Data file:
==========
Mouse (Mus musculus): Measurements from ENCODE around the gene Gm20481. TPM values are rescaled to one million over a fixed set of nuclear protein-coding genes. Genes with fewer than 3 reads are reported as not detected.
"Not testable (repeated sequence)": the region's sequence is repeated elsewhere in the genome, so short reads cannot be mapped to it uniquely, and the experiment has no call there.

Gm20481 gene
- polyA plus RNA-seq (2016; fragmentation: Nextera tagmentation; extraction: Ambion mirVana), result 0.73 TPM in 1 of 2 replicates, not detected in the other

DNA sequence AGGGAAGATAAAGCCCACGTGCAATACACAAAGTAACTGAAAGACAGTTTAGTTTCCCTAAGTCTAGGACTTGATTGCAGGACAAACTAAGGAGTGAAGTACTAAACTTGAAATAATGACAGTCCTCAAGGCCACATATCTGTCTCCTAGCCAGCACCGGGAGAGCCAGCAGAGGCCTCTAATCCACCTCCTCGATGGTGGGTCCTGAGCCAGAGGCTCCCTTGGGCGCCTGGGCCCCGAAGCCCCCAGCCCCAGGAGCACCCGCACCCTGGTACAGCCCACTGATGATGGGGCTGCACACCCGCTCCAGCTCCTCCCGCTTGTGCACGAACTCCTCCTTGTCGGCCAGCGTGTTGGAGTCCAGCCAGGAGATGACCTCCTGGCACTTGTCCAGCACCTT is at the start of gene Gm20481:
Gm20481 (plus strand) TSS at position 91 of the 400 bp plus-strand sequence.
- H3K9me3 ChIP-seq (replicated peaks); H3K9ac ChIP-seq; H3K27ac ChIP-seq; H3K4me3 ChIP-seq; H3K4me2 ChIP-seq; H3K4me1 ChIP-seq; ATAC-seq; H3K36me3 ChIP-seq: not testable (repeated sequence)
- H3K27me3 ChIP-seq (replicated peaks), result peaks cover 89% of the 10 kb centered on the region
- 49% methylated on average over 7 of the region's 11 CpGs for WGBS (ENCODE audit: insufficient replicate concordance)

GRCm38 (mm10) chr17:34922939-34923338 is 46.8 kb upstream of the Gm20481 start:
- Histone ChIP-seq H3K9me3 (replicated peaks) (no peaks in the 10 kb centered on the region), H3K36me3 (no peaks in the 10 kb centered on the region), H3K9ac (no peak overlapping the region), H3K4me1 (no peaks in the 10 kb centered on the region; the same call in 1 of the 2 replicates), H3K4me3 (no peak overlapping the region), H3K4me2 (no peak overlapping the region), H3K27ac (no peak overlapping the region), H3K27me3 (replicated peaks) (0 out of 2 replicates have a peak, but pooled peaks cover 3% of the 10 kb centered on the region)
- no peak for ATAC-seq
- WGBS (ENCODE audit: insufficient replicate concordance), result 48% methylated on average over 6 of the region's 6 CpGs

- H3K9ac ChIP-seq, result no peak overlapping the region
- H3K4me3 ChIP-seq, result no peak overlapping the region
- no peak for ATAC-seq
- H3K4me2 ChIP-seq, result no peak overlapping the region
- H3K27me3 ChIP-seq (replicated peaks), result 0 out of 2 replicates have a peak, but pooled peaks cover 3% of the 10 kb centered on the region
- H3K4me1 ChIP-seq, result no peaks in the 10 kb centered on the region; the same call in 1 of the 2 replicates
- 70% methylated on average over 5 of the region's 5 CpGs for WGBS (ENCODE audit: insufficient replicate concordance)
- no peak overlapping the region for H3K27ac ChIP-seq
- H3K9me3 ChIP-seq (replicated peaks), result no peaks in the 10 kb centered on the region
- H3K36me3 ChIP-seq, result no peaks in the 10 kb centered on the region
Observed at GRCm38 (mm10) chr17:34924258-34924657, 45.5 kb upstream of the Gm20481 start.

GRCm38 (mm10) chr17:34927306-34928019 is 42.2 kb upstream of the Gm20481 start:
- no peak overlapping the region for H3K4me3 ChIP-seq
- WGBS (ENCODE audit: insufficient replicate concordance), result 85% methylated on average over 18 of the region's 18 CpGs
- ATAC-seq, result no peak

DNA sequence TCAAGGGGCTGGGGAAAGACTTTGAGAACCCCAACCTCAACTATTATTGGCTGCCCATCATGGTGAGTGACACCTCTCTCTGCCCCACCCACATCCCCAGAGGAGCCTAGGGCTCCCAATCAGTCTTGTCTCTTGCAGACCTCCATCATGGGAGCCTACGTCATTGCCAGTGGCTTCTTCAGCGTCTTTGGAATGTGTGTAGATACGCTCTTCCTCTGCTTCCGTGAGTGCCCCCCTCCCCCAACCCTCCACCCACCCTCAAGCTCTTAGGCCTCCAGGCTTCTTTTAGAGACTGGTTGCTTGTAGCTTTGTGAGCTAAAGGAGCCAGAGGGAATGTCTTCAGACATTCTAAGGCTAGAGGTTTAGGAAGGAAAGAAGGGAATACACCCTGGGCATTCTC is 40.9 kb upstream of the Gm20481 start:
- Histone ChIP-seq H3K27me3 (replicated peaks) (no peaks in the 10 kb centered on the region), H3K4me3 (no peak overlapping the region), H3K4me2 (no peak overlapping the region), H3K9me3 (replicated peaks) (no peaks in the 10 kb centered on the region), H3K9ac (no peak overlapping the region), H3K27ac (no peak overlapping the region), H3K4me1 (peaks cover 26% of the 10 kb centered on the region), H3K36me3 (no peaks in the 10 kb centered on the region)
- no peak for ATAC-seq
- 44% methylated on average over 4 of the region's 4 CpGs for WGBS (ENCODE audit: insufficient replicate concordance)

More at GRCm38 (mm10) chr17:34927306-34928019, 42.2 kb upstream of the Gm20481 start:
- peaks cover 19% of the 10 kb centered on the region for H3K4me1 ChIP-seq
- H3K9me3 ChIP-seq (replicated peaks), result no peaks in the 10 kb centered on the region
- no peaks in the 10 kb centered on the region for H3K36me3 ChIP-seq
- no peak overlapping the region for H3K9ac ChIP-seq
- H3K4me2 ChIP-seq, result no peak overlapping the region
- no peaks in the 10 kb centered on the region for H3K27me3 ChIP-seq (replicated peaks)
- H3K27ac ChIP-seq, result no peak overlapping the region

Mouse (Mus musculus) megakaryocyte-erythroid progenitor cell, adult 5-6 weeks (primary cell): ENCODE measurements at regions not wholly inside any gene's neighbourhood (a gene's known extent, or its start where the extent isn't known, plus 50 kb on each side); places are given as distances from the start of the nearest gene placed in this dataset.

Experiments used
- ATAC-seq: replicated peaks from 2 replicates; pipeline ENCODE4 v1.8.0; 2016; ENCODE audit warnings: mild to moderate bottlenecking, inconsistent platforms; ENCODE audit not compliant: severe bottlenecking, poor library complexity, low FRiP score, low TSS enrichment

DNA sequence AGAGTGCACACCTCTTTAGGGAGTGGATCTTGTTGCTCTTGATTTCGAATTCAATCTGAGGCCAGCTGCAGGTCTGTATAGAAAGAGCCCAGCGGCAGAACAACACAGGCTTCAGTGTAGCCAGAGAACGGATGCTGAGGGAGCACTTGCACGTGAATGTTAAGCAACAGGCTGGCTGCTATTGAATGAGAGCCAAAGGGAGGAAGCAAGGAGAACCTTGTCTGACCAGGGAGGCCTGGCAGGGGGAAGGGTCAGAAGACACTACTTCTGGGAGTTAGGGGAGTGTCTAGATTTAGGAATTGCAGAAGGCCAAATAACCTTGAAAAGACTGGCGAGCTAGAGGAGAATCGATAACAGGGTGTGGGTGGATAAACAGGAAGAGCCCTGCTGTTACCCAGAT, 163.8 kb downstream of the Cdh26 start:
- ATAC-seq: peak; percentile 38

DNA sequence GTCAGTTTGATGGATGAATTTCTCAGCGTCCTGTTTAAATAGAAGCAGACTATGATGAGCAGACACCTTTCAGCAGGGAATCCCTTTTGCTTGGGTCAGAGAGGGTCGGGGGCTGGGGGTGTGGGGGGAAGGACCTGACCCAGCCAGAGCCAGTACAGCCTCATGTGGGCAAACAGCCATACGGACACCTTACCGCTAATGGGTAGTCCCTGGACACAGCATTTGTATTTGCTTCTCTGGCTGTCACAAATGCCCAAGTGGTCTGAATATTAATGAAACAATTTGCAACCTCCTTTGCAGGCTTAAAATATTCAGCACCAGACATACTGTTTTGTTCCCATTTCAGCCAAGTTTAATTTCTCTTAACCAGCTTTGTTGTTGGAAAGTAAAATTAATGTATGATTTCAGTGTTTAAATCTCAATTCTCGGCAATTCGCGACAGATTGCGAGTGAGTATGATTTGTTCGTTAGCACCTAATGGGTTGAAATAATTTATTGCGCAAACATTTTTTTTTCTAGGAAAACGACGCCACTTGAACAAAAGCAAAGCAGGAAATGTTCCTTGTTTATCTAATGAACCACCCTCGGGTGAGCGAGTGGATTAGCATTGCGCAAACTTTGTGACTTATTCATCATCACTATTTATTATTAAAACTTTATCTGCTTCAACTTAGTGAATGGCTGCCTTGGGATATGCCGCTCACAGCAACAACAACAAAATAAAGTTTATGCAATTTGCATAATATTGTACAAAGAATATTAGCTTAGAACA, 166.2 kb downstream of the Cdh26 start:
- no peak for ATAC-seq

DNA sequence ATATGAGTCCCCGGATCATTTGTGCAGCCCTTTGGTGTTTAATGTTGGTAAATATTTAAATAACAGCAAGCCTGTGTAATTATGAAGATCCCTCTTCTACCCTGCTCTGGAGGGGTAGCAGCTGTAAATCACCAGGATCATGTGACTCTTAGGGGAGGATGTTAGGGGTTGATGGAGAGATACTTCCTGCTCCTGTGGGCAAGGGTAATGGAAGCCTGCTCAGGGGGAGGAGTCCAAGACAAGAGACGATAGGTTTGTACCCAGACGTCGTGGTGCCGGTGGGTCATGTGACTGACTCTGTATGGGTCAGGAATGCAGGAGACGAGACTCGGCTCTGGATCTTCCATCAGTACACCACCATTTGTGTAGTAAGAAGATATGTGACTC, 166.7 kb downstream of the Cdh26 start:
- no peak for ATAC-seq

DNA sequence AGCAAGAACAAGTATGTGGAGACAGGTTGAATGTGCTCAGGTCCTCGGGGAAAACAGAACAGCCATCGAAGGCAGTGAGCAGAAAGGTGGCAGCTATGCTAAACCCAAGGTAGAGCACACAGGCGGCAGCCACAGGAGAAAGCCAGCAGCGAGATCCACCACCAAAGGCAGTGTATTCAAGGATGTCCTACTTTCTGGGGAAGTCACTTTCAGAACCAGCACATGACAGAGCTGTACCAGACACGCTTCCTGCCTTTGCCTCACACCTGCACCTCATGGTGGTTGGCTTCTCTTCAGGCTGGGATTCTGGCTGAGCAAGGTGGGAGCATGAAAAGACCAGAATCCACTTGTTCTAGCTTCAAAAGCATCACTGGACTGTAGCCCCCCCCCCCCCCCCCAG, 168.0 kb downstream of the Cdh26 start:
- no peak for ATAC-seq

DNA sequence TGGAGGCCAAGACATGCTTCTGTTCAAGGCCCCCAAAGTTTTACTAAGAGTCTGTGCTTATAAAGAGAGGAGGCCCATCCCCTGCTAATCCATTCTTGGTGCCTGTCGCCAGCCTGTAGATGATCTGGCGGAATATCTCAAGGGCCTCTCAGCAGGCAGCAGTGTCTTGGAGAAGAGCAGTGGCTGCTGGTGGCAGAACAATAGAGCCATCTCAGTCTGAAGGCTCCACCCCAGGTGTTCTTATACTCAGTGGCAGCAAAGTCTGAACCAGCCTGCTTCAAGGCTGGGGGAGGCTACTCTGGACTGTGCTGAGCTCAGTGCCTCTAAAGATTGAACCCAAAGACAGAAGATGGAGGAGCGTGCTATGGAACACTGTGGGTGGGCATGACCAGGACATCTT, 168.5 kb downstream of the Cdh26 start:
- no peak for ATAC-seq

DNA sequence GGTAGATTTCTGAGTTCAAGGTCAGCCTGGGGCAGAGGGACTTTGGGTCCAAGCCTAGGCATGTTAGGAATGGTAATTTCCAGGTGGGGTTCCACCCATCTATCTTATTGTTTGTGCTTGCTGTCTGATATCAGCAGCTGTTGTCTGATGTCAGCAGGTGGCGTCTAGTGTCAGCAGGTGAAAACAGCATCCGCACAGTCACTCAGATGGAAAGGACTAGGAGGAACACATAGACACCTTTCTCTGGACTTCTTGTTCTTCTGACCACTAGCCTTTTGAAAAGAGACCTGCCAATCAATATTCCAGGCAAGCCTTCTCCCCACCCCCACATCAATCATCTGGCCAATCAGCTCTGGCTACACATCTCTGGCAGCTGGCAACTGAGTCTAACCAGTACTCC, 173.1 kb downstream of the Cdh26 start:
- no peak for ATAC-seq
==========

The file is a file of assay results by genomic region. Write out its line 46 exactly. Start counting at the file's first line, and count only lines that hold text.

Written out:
DNA sequence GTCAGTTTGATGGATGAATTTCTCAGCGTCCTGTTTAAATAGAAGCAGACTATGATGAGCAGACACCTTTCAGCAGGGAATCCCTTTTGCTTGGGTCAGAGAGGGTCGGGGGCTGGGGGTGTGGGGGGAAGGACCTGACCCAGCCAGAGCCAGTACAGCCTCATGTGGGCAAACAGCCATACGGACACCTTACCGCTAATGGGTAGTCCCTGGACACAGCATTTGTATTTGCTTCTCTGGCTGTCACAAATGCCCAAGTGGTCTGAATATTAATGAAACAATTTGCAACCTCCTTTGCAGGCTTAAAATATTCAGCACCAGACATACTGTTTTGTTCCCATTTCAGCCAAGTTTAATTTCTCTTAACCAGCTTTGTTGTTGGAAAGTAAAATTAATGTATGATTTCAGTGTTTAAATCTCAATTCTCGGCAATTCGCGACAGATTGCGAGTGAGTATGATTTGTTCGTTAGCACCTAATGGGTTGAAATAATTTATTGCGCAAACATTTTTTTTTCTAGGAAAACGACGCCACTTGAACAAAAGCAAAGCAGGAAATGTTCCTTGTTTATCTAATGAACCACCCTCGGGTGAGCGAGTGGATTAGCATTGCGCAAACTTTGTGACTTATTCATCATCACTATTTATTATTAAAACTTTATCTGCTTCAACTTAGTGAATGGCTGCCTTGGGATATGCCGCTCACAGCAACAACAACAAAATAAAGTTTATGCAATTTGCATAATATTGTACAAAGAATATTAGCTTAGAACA, 166.2 kb downstream of the Cdh26 start: